Master of Science (MS)
Oceanography and Coastal Sciences
The most common toxins detected following freshwater harmful algal blooms are microcystins, a group of hepatotoxins produced by cyanobacteria (e.g., Microcystis and Anabaena spp.). Preference for filter-feeding prey, including bivalves, makes the blue crab, Callinectes sapidus, vulnerable to microcystin contamination and makes the commercially important crab a potential vector of microcystins. I used a combination of field and laboratory studies to determine blue crab vulnerability to microcystin contamination and consequent impacts on crab physiology. Samples collected from a hyper-eutrophic freshwater lake, Lac des Allemands, Louisiana, were analyzed for cyanobacterial abundances and microcystins in surface water and blue crabs using light-microscopy and enzyme-linked immunosorbent assay (ELISA). Alternating blooms of Microcystis and Anabaena spp. occurred throughout the sampling period. Highest microcystins concentration in surface water (1.42 &181;g/l) was above tolerable daily intake (TDI) guidelines set by the World Health Organization (WHO). Highest microcystin concentrations in crab tissue were 820, 65, and 105 &181;g microcystins/ kg in hepatopancreas, viscera, and muscle, respectively, which were close to or exceeding the WHO-TDI guidelines. The study demonstrated the ability of Microcystis and Anabaena blooms to produce toxins that accumulate in blue crab tissues and are possibly transferred to higher level consumers, including humans. Laboratory studies were aimed at understanding distributions and physiological effects of two microcystin congeners, microcystin-LR and -RR, in orally exposed blue crabs. Crabs administered 0, 10, 100, 500, or 1000 &181;g microcystin/kg of crab body weight of either congener were sacrificed 48-hours following exposure. Using ELISA, microcystins were detected in hepatopancreas and viscera, but not in muscle or hypodermis for both microcystin-LR and -RR exposed crabs. There was significant correlation between microcystin-LR uptake in hepatopancreas and crab weight loss after 48-hours (P<0.050). In crabs administered daily doses of 50 &181;g microcystin-RR/kg of crab body weight for 7-days, significant (P<0.050) accumulation was seen in hepatopancreas and viscera, but not in muscle, hypodermis, or gills. Lipid hydroperoxides in hepatopancreas were significantly (P<0.050) altered following exposure, indicating oxidative stress. These studies indicate that natural populations of blue crabs may be subjected to physiological stress following microcystin accumulation.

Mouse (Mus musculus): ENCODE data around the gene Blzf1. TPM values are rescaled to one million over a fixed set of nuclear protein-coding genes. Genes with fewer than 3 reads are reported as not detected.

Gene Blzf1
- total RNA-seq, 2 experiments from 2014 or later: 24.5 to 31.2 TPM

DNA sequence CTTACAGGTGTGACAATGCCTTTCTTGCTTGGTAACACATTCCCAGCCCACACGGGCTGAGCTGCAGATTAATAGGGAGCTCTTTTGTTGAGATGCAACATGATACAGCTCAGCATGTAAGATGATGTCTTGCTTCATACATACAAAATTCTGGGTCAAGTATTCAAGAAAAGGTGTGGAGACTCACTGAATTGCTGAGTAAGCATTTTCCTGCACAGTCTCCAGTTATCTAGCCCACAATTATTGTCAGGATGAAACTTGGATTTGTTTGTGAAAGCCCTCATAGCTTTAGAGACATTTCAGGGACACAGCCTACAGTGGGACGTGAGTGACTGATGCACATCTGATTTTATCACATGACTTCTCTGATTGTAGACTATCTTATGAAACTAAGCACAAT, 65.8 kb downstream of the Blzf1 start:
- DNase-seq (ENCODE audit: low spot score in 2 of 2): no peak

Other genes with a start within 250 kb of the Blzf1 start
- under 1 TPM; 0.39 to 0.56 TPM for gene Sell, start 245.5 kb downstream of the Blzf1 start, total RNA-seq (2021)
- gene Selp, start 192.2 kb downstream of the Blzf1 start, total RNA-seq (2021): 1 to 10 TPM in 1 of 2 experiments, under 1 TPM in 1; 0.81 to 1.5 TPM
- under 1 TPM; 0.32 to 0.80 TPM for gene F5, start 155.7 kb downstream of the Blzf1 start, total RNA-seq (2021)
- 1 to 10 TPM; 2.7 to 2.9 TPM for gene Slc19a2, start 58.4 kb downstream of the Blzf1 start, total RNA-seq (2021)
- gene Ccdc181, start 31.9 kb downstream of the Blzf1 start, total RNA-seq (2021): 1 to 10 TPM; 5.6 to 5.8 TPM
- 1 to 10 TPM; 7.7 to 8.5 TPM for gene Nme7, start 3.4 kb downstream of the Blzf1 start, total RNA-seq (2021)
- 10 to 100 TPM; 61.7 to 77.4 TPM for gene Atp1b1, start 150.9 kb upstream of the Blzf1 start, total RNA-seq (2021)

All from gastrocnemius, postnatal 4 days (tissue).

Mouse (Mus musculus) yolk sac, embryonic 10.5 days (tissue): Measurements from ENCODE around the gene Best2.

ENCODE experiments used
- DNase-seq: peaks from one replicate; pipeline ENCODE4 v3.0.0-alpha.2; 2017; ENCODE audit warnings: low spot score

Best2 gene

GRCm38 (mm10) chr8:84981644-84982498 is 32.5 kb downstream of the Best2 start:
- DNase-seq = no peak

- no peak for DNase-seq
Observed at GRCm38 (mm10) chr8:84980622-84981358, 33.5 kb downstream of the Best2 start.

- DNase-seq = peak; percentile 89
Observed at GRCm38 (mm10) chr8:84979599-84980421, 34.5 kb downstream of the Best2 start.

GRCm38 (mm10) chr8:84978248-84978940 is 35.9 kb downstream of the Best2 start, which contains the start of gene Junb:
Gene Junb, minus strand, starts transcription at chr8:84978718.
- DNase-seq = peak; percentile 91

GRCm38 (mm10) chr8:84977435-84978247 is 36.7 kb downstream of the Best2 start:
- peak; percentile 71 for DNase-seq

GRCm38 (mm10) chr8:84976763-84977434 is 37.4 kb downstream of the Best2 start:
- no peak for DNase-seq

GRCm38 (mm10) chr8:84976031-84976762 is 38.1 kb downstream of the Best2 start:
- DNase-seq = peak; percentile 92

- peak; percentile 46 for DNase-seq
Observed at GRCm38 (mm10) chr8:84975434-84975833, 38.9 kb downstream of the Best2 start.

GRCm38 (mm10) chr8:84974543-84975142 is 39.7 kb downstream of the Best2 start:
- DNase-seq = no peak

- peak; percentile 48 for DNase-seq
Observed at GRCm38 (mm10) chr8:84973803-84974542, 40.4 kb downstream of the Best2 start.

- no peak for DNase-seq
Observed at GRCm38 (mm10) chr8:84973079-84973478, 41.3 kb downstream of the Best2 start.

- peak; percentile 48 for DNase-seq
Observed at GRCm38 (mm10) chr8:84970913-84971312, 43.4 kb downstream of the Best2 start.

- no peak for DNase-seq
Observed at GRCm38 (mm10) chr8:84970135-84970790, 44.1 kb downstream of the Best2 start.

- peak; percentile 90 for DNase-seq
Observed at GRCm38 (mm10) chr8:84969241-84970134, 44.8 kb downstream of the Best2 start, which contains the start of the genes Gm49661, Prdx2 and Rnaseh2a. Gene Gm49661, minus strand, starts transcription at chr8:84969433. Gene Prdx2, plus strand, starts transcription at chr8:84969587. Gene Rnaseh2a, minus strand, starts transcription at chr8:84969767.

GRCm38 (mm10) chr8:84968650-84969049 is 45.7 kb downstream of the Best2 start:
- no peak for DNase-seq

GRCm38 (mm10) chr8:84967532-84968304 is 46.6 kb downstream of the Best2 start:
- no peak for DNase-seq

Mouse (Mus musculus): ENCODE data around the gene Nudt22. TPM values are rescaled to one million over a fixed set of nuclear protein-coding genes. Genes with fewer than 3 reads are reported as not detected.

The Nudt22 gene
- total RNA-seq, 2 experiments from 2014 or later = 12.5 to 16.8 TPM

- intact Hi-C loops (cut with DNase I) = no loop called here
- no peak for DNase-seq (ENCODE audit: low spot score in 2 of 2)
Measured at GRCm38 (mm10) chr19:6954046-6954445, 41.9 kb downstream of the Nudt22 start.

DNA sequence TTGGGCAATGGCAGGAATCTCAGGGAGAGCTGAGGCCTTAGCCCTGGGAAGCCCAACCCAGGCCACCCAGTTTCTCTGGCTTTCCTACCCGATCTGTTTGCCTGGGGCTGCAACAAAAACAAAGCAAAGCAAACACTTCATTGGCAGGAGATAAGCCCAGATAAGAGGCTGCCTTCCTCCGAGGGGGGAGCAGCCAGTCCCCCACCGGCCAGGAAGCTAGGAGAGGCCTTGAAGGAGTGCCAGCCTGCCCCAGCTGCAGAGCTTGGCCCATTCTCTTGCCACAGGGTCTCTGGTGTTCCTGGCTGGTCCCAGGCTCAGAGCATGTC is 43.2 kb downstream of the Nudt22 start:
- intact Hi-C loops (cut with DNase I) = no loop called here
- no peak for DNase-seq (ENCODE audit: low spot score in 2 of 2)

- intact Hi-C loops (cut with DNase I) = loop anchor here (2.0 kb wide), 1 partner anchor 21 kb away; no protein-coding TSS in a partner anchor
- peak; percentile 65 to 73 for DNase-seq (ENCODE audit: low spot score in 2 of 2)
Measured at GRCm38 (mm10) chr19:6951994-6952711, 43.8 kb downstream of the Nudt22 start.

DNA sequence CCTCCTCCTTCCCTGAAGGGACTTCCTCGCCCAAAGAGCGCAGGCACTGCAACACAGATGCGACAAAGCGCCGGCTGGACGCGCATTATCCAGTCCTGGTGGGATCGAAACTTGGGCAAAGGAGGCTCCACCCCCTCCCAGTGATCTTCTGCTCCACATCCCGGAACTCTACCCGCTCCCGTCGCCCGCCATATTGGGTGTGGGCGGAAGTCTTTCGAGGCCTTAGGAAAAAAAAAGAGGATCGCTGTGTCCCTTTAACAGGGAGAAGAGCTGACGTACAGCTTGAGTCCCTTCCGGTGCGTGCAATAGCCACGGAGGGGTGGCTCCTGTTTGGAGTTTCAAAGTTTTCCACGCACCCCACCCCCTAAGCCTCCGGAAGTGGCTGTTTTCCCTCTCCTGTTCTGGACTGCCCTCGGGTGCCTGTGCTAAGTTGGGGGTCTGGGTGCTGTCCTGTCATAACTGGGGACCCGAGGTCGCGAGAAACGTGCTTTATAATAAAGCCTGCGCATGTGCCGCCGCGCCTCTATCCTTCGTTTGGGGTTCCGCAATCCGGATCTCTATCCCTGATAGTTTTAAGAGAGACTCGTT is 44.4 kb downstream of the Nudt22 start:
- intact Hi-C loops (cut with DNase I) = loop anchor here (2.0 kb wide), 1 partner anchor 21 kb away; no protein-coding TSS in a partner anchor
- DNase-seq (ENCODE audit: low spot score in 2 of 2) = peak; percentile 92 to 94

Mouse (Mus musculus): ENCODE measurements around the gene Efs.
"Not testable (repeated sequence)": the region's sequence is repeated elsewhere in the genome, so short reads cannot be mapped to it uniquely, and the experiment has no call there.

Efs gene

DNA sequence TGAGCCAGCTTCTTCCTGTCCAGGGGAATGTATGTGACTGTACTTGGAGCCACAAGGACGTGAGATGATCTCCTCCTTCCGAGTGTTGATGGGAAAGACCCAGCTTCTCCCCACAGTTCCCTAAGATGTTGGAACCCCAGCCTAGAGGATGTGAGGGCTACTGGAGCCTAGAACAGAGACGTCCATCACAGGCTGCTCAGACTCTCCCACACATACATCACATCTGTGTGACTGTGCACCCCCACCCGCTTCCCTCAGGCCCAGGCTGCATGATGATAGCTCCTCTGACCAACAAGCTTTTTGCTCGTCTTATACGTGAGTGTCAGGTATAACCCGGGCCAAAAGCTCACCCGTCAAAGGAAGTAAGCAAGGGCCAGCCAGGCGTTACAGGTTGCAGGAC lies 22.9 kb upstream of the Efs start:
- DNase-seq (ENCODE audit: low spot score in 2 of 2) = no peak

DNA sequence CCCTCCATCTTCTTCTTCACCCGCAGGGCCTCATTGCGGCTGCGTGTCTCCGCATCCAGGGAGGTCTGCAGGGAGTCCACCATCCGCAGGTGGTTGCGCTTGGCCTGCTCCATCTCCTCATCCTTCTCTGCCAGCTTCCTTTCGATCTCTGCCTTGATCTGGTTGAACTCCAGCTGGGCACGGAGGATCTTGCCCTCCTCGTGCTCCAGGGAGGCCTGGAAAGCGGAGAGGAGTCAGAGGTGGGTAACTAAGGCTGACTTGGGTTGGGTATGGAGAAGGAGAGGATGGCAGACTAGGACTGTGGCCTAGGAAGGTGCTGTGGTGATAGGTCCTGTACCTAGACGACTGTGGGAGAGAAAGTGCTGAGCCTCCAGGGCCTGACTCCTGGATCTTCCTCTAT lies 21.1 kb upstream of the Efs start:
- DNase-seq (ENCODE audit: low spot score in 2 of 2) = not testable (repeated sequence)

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Garcia, Ana Cristina, "Hepatotoxic Cyanobacterial Blooms in Louisiana's Estuaries: Analysis of Risk to Blue Crab (Callinectes sapidus) Following Exposure to Microcystins" (2010). LSU Master's Theses. 1132.
Bargu Ates, Sibel